A Story from Far Away
The holiday season is upon us, and I have a beautiful story to share with you. I told this story to a customer of mine, and, when I'd finished, she told me this in response:
"I was a manager of a business," the customer related, "and every Christmas I would leave a gift on each of the employees' desks around four o'clock in the morning. I never told them the gift was from me, but I noticed how each recipient would react to it with a sense of "wonder," which seemed to last through the following year. When I quit my job, I told the owner that I was the one who had left those gifts for everyone. I told him I had been doing that for the past ten years, and asked him to promise me that, as the owner of the business, he would continue the tradition after I left."
What could I say to this customer, except that she had obviously understood the story I had told her and that she had in effect recapitulated it in spirit in her own life. It still feels good to me to tell that story, and the fact that it spurred my customer to mention its connection to her own good deeds at Christmas makes me want to tell it to you now:
"A LONG TIME AGO before there were microscopes, it was not uncommon for a man to lose his whole family to a virus. Medical people only had suspicions about what could be causing those illnesses, and they used terms like "unfilterable substances" to describe what we now identify as viruses.
"A man who lived in Turkey many years ago experienced such illness at first hand, losing his entire family to it in one fell swoop. He walked the streets every day, thinking about nothing except how much he missed his family. In his heartbreak, he heard people around him arguing about money in front of their children. How were they going to pay the rent, or buy food? Feeling, in spite of his own sorrow, great compassion for the troubles of others, this Turkish man listened through each window, or cracked door, or hollow wall in the houses of his neighbors to try to determine whom they owed money to or which groceries they were lacking.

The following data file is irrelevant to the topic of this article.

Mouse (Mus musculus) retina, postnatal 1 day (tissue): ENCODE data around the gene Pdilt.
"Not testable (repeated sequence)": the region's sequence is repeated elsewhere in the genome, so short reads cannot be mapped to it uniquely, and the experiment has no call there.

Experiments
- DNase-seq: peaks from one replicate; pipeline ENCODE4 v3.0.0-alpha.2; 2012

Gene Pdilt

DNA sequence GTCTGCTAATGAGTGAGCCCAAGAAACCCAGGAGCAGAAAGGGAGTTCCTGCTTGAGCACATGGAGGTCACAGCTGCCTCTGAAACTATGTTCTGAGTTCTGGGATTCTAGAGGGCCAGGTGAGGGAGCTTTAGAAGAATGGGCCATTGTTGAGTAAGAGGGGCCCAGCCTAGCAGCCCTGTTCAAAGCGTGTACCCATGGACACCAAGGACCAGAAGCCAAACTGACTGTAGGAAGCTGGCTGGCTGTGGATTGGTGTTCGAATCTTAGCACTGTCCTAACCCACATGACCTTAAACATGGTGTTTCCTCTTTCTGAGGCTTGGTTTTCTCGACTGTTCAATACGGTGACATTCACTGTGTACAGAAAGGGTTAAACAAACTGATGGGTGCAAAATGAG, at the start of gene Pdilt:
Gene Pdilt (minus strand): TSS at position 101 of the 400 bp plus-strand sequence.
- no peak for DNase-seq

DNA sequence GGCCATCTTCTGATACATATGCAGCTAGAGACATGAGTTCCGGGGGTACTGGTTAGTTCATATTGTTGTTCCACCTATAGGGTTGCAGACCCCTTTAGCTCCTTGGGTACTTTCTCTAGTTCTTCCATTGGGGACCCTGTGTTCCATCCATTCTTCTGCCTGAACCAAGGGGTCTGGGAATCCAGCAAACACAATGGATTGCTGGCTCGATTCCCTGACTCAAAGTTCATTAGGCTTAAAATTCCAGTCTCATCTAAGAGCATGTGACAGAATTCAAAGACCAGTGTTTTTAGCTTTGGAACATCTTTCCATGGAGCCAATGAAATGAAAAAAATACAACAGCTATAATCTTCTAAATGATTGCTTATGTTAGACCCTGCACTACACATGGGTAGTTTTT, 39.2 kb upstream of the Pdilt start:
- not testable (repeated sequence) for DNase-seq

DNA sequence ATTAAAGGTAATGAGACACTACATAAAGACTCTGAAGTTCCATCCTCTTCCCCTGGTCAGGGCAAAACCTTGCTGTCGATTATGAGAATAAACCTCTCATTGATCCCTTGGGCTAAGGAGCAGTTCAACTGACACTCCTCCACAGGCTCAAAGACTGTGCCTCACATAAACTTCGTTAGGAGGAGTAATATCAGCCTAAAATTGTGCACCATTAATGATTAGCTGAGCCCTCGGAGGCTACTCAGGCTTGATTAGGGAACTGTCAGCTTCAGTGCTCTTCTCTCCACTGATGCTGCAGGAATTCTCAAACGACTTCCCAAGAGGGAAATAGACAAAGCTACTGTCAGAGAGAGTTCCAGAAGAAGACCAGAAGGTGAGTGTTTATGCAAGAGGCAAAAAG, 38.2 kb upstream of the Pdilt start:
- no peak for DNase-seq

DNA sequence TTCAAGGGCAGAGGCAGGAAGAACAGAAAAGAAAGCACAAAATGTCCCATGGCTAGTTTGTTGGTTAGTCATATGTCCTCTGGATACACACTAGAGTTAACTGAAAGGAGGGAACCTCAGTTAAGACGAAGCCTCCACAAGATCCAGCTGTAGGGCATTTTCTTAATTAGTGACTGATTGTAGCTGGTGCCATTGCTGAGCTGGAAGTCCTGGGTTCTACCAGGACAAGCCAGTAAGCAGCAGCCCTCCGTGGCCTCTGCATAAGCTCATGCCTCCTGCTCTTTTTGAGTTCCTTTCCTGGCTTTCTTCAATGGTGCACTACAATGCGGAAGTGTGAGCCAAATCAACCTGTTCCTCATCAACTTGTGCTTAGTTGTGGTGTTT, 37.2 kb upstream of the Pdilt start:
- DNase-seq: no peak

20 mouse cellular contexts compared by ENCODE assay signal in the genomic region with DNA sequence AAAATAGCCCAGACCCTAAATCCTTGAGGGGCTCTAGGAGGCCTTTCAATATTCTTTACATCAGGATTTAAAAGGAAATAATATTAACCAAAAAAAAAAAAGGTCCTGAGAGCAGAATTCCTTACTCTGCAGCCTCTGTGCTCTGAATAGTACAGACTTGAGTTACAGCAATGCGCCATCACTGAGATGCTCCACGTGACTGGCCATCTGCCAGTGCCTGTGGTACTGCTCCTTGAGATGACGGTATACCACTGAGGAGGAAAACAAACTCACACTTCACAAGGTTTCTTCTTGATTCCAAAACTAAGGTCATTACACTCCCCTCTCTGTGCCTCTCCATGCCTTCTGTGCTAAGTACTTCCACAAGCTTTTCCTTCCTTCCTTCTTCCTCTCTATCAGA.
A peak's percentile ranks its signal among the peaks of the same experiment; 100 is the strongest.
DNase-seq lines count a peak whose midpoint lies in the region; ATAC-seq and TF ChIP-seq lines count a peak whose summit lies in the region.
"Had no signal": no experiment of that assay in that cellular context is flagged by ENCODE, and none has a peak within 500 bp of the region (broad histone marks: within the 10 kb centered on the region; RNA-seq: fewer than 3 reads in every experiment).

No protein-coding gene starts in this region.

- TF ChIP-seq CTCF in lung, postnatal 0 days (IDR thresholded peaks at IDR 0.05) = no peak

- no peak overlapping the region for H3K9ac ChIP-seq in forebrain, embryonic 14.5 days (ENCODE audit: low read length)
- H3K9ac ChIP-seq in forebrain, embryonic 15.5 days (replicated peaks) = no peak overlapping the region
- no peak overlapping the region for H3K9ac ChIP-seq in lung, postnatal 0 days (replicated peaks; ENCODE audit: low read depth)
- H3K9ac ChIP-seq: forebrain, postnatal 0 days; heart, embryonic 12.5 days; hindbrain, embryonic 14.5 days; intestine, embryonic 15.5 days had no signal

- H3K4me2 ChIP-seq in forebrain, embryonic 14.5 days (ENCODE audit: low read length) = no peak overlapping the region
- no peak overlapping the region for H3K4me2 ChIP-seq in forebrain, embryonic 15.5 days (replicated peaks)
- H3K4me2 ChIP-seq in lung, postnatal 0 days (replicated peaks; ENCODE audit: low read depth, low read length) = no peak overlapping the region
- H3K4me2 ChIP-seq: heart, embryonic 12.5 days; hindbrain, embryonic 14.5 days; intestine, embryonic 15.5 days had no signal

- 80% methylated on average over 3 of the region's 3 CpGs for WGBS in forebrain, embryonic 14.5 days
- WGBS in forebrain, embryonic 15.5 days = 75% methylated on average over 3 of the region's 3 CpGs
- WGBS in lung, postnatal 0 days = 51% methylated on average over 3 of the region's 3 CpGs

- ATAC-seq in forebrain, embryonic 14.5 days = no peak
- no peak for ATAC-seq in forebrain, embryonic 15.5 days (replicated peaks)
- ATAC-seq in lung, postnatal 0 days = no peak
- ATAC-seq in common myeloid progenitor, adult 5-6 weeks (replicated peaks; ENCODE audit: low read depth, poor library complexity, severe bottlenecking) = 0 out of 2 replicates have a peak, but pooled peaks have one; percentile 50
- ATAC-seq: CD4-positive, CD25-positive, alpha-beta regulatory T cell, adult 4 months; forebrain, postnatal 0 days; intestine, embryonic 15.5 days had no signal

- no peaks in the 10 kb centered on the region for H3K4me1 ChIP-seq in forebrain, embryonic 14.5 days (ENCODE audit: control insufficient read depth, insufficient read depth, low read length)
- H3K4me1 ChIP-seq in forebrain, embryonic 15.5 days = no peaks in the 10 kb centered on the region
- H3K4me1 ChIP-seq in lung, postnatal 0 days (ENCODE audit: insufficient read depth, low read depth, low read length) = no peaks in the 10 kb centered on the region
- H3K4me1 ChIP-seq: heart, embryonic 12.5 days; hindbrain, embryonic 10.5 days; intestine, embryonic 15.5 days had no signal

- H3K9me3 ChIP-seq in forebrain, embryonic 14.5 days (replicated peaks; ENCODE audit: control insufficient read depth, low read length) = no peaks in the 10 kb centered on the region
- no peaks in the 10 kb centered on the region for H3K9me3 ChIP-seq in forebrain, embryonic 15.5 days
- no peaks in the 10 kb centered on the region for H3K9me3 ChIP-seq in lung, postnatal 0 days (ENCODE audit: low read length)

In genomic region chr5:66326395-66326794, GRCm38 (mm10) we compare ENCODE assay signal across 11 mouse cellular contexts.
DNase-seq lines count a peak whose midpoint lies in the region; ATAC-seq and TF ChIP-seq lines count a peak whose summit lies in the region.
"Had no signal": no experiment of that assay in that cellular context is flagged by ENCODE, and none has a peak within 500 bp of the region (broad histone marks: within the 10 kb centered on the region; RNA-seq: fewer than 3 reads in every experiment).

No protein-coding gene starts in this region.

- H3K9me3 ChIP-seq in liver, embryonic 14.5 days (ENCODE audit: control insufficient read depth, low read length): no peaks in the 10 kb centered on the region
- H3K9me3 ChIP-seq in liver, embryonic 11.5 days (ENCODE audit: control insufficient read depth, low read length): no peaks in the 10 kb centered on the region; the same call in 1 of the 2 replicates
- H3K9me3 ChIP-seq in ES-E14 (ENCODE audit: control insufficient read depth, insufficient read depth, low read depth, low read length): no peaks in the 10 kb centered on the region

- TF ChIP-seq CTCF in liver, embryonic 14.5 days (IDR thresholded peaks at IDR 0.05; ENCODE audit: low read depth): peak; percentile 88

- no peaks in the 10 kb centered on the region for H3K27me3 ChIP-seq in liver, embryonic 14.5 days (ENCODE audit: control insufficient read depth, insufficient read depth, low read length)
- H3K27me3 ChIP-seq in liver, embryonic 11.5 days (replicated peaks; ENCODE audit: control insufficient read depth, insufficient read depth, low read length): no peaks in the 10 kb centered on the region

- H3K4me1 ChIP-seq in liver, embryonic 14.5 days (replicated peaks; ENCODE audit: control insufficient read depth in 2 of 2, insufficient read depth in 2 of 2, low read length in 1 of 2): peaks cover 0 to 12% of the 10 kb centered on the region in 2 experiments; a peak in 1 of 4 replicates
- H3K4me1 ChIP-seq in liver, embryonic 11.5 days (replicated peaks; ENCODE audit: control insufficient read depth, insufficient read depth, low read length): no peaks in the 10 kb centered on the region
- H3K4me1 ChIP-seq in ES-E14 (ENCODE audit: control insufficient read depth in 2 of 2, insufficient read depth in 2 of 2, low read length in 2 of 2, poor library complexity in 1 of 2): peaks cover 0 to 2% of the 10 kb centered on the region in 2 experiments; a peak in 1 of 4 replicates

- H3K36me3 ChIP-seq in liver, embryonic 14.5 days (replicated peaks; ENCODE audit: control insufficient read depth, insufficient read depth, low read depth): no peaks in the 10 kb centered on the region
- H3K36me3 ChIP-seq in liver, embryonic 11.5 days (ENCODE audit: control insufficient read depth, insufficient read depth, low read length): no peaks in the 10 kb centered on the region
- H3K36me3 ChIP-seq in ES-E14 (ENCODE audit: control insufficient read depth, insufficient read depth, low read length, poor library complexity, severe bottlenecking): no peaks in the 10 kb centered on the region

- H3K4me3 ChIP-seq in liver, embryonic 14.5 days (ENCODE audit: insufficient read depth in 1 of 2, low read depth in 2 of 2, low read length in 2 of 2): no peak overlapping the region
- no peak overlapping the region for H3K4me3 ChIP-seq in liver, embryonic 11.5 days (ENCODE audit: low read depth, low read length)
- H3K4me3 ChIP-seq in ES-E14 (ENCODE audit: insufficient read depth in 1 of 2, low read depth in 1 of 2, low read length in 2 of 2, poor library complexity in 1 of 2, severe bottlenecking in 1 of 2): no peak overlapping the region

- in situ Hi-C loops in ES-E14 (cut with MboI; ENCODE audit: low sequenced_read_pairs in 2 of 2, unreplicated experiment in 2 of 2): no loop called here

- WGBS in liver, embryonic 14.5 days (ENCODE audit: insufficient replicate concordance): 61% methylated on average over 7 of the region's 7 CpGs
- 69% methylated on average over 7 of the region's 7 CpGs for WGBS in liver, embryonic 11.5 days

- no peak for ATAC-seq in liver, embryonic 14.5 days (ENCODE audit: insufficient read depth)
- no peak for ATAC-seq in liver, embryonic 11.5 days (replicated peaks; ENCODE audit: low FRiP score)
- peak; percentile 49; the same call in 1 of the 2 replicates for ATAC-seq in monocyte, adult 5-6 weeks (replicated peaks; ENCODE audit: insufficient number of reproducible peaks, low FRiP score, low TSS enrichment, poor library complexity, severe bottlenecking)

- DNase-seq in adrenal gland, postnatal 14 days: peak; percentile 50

"With the information he garnered, this great man did what he could to help his neighbors. He never told anyone that he was the one who delivered the needed groceries, but simply left them at the door and sneaked away. For him, bereft of his family, it must have been a relief to feel needed and make his existence meaningful again. Later, he would walk by the same homes in the area and see how much happier his neighbors were. He also sensed the relief the children themselves must have felt. Yet, even when he paid his neighbors' bills, he did so in a manner that would not leave a trail leading to him. I tell you this, because the kind Turkish man kept up his charitable works for over ten years, and yet not a soul ever discovered who it was that mysteriously left the loving gifts.
"Life is filled with wonder, and one day it comes to an end. After the good Turk died, the whole town kept asking, "Where are the gifts?" "Who was doing this?" Finally, putting two and two together, they figured it out. I am proud to say that, in this case, humanity took care of one of its own. They dug up the old man's bones and built a small walkway to the museum where he now rests. By this Samaritan's example, they taught the children how a great man should act and encouraged them to do him the honor of visiting him in the museum. I can only imagine the anxiety felt by the townspeople in trying to live up to the greatness with which they had been confronted!"
A final word: Since the great man did his deeds, every succeeding generation has willingly retold his story with ever a bit more embellishment. But the imagination they display in doing so can never surpass or even compare to what one man did in helping others while not ever seeking a syllable of praise.